Influential Hollywood Reporter critic Tim Goodman is going to get a lot of attention for this post, where he argues (well, states) that there are no “great” dramas on broadcast television, as opposed to “very good” dramas. (The one broadcast show he puts in the “great” category, Friday Night Lights, hasn’t really been a broadcast show since its poorly-regarded second season.) This is a response to broadcast executives and producers who want to argue that their work is just as good as the cable dramas that beat them every year at the Emmys. But, Goodman says, it’s mostly not, because larger episode orders, censorship and commercial pressures put broadcast dramas in a lesser class:
But you can’t have it both ways. CBS produces a number of very good dramas. So does Fox. Almost every network has a drama to be proud of, artistically. But as a commercial venture, broadcast television isn’t really worried about its shows winning acclaim. It’s more important to win the time slot. To win the demo battle. Everybody in the business understands this. So they shouldn’t be so upset that the drama Renaissance they helped usher into the broadcast world somehow falls short of the artistic triumphs on cable. You do good work. Let it go.
I’m of two minds on this point. I agree with Goodman that the term “great” is thrown around too freely. Sometimes it seems like “great” means “really good” or just having some really strong elements. And depending on how you define greatness, it might be too soon to call anything great, particularly if greatness has to do with standing the test of time. (The Wire, the most canonized drama of our era, probably benefits from the fact that its reputation started to take off toward the end of its run and really took off after it was finished. Its claim to greatness isn’t a relic of its own time.) It’s no insult to a good work to withhold judgment on whether or not it’s achieved greatness.
On the other hand, the free use of “great” applies much more to cable than to broadcast, in my opinion – particularly with drama. A broadcast drama has a lot of hurdles to clear before it gets a high reputation. But ever since 1999, when the New York Times declared The Sopranos “the greatest work of American popular culture of the last quarter century” in its first season (granted that this turned out to be a fairly prescient statement to make), cable shows have had often had a low bar to clear. Cable dramas get tagged as achieving greatness extremely early, and even on the lower rungs, cable dramas sometimes seem to be graded on a curve – I don’t think it happens as much lately, but USA light dramas used to get more indulgent reviews than broadcast-TV procedurals.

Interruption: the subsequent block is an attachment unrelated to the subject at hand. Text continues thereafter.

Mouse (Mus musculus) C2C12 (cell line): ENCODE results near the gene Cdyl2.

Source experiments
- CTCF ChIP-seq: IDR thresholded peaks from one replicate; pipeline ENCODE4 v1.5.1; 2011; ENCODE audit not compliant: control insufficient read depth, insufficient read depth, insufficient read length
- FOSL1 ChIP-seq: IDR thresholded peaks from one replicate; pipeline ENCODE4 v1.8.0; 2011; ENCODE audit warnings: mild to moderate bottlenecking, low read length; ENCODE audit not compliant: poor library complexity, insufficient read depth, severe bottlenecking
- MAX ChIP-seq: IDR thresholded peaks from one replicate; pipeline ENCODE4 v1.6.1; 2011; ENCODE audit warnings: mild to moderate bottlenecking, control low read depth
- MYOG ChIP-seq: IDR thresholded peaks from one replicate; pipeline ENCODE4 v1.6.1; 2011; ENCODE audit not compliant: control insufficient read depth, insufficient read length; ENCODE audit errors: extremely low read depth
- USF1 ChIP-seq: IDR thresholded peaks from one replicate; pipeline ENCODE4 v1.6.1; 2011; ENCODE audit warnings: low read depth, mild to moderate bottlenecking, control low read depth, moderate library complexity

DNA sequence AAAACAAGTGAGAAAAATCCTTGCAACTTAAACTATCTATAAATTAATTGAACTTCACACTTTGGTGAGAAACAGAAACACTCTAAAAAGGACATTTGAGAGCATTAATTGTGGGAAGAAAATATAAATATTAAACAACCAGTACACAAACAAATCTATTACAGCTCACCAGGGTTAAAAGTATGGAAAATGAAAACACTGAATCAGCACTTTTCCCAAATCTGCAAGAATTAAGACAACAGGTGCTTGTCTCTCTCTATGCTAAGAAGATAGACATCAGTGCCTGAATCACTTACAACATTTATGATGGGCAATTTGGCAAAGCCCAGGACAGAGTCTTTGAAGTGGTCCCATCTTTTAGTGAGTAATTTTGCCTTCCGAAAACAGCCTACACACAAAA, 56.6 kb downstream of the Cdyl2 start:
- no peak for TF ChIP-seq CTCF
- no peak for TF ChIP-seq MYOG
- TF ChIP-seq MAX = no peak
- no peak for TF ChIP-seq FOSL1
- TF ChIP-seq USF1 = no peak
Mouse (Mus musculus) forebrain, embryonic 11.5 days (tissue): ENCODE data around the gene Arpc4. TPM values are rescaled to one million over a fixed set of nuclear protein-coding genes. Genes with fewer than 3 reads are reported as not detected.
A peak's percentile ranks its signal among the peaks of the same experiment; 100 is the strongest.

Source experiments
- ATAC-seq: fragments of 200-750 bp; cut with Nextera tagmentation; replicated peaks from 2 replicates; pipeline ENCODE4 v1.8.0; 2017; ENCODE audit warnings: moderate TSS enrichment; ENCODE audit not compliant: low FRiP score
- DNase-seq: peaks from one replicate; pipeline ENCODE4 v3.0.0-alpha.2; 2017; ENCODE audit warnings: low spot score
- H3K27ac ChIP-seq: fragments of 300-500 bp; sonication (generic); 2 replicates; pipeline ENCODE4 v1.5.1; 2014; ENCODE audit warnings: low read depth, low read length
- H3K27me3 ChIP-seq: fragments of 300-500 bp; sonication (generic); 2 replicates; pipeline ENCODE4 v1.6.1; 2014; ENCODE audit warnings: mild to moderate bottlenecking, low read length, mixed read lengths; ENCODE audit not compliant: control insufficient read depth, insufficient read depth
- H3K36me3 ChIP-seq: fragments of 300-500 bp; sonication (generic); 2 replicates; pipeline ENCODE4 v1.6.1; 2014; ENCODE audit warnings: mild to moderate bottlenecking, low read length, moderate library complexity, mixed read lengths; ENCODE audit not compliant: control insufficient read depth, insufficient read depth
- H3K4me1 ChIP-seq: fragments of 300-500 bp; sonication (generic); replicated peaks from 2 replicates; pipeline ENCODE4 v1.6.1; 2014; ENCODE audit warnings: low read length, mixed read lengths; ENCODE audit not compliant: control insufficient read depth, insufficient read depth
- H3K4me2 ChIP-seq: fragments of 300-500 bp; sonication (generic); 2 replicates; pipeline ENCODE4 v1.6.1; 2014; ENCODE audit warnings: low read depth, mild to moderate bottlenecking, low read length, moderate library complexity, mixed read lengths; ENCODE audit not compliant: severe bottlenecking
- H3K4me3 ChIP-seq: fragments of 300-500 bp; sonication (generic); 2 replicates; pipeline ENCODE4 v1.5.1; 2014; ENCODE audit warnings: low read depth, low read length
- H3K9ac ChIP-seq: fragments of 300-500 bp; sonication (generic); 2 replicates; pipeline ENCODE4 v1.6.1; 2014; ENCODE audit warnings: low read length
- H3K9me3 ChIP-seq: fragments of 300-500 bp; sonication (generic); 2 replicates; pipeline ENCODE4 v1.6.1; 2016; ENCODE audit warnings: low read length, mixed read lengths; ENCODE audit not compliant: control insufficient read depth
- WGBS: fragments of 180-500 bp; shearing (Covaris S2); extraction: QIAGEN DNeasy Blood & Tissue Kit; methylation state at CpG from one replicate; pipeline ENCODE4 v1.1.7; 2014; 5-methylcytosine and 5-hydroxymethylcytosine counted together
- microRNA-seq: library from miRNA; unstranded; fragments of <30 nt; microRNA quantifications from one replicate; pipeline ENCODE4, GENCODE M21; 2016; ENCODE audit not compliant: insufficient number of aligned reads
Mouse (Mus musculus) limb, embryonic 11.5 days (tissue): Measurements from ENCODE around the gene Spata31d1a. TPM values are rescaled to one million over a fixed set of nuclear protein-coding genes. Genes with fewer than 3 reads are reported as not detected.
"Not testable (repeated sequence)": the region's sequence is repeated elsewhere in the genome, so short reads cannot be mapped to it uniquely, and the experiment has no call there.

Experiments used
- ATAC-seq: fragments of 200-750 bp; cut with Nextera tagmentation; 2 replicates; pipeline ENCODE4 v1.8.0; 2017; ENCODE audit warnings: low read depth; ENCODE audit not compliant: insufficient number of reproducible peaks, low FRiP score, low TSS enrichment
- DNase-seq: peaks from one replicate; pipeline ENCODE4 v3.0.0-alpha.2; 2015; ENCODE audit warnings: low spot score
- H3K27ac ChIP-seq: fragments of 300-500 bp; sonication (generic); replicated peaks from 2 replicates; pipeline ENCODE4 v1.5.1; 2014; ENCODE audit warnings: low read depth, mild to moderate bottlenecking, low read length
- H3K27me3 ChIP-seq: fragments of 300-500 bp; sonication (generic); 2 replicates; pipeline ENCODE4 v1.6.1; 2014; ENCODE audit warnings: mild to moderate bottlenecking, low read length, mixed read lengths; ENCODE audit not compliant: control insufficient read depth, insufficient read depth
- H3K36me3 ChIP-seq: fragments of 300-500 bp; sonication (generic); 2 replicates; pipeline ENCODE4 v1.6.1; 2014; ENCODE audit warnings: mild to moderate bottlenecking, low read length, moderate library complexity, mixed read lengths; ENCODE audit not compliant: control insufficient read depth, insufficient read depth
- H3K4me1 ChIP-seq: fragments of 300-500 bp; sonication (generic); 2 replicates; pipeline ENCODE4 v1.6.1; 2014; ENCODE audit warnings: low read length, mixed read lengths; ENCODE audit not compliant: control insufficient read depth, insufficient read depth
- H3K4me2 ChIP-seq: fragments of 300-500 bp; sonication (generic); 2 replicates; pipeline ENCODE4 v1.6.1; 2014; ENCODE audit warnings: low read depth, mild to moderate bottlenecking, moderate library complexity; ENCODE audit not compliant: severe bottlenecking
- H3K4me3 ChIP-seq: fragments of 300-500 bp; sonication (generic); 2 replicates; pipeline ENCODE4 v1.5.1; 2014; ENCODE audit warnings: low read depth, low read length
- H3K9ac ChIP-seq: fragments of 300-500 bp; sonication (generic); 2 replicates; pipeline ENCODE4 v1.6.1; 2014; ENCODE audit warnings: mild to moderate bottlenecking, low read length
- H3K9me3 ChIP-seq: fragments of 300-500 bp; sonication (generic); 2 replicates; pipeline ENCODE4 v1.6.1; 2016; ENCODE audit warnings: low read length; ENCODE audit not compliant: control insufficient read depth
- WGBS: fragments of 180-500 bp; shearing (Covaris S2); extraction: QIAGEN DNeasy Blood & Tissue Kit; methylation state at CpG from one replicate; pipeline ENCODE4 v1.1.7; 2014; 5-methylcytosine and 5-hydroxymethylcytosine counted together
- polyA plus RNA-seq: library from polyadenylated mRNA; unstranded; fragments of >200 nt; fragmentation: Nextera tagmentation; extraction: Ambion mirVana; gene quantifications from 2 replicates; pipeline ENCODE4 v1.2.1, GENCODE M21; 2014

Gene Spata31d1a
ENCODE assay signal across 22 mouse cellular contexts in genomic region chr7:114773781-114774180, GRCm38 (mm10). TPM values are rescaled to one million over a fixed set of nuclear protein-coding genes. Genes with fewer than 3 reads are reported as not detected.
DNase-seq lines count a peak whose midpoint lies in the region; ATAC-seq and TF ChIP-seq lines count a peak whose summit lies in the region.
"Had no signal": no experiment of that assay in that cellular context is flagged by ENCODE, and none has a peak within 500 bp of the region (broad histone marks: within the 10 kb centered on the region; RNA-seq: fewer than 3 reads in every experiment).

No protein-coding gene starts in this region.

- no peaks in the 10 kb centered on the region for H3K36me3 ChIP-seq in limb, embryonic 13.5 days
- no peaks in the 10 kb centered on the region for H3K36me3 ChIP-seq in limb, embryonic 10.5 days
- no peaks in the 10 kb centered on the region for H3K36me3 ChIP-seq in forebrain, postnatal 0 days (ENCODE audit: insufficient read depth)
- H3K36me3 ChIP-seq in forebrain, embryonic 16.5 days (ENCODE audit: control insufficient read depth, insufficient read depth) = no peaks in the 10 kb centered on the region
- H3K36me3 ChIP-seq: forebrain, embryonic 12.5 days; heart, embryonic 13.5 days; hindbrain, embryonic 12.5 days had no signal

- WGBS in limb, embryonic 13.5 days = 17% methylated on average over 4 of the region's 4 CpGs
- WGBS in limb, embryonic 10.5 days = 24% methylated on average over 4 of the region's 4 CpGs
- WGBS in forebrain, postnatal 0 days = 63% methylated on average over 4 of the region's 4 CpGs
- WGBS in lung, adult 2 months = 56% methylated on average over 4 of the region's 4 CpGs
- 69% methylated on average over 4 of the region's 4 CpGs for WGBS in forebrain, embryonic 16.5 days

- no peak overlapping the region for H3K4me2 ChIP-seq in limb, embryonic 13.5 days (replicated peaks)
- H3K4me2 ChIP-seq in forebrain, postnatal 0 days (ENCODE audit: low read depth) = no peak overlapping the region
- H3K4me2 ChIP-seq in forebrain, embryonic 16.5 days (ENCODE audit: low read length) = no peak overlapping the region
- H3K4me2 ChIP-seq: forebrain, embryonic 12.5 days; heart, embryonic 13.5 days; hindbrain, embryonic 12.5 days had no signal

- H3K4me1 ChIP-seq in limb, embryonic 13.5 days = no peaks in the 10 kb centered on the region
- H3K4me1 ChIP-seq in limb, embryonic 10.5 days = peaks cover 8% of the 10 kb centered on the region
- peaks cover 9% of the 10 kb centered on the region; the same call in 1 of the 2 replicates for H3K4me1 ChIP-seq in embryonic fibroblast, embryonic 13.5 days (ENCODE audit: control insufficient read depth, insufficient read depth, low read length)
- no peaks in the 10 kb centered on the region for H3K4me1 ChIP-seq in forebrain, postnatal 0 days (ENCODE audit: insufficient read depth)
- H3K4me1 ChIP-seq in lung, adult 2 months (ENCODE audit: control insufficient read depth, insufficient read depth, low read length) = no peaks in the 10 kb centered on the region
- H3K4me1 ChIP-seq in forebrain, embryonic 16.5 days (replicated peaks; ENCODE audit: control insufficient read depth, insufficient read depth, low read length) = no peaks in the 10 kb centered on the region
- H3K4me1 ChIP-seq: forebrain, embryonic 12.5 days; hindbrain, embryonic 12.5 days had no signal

I’m not questioning people’s responses; we all have our own views. My own view at the moment is that HBO doesn’t currently have a drama as good as The Good Wife is – Treme, maybe, but I don’t think Boardwalk Empire or True Blood are as good. That’s a separate issue from whether The Good Wife is “great,” of course, but I don’t know that the current state of broadcast drama is overall inferior to cable. However, as Goodman says, the two types of dramas are playing by different rules and targeting different audiences, so direct comparisons are difficult. Anyway, it’s perfectly legitimate to argue that no broadcast TV drama currently achieves greatness and that some cable dramas do.
But I do think – on broadcast too, but especially on cable – there is a bit of a rush sometimes to declare things great. Maybe it’s the culture of episodic reviews and online discussions, which can follow a narrative: we love to see a show go from good to great. (Episodic reviews also make it seem like shows fall apart faster than they used to; when we follow every episode and talk about them immediately after, a bad episode seems like a cataclysmic event.)
Maybe it’s also that since The Sopranos, TV drama has attained a prestige that rivals that of movies and books, and instant declarations of greatness go hand-in-hand with that kind of prestige. When TV drama was looked down on, it took a long time for a show to establish its cultural bona fides – Hill Street Blues was liked by TV critics from the beginning, but it took a few years for people to start proclaiming it a work of greatness that competed with movies. Now a comparable drama would get that kind of analysis right away. And in some cases, as with The Sopranos, it would turn out to deserve it in the long run. But not since the golden era of live TV in the ’50s have U.S. television dramas been so instantly canonized, instead of slowly struggling their way toward canonization as filmed TV dramas have traditionally done.
The title of this post is a bit obscure; it’s a reference to the Scottish director John Cleese played in Monty Python’s “Scott of the Sahara” sketch. He was pro-humanity and anti-bad-things.